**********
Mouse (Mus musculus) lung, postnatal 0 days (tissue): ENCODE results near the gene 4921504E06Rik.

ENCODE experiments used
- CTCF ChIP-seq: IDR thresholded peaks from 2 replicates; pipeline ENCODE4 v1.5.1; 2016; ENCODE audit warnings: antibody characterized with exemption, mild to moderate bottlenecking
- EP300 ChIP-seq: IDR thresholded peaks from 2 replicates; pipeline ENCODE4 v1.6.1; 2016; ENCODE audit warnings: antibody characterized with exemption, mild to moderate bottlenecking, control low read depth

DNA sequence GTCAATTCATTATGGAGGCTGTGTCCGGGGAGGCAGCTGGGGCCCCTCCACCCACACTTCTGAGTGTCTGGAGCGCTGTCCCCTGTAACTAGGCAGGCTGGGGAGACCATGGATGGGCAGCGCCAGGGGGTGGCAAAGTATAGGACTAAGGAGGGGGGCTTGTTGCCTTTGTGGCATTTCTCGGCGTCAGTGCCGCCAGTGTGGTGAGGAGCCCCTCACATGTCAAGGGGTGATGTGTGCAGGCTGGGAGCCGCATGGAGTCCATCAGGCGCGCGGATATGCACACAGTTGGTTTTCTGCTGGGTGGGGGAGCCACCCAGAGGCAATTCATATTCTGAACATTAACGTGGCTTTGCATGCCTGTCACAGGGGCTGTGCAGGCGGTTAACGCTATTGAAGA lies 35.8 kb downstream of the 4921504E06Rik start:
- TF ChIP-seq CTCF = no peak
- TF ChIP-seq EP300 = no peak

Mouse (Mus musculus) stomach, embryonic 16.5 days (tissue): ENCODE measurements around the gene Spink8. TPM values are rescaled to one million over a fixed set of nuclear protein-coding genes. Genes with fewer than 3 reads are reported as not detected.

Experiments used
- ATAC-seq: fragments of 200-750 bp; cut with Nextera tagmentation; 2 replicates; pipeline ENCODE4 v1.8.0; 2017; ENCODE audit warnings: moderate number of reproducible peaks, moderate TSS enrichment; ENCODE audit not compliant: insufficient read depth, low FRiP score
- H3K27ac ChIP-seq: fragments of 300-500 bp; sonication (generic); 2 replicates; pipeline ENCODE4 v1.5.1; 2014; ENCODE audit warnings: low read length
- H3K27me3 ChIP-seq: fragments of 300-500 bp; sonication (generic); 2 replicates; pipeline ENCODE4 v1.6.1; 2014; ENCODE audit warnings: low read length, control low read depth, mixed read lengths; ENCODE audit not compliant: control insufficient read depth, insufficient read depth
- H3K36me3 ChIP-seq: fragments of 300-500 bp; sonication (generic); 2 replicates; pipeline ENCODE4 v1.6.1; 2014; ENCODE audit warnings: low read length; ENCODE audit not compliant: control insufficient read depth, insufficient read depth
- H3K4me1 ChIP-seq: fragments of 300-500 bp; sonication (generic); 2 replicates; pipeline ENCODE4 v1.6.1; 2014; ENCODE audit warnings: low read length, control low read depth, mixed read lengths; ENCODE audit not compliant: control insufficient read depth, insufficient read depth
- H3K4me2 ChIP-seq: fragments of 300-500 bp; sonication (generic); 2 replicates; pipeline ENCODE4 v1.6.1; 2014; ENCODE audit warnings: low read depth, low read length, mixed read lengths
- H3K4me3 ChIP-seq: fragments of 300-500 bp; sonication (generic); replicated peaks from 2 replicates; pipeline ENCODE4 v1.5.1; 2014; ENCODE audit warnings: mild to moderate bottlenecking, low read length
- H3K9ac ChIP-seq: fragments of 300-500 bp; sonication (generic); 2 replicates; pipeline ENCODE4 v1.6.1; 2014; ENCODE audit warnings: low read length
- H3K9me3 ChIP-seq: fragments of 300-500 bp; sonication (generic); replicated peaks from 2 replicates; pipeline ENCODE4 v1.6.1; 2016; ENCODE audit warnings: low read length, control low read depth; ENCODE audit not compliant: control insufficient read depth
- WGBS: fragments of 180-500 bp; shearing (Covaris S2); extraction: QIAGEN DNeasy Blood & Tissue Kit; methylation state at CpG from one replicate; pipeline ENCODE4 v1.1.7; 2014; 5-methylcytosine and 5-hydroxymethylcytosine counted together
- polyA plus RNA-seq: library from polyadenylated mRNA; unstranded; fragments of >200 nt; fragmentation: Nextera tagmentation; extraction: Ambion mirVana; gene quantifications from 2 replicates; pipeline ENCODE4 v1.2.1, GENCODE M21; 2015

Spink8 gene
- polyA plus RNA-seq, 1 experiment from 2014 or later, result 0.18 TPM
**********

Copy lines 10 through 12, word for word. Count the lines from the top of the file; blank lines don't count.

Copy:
- ATAC-seq: fragments of 200-750 bp; cut with Nextera tagmentation; 2 replicates; pipeline ENCODE4 v1.8.0; 2017; ENCODE audit warnings: moderate number of reproducible peaks, moderate TSS enrichment; ENCODE audit not compliant: insufficient read depth, low FRiP score
- H3K27ac ChIP-seq: fragments of 300-500 bp; sonication (generic); 2 replicates; pipeline ENCODE4 v1.5.1; 2014; ENCODE audit warnings: low read length
- H3K27me3 ChIP-seq: fragments of 300-500 bp; sonication (generic); 2 replicates; pipeline ENCODE4 v1.6.1; 2014; ENCODE audit warnings: low read length, control low read depth, mixed read lengths; ENCODE audit not compliant: control insufficient read depth, insufficient read depth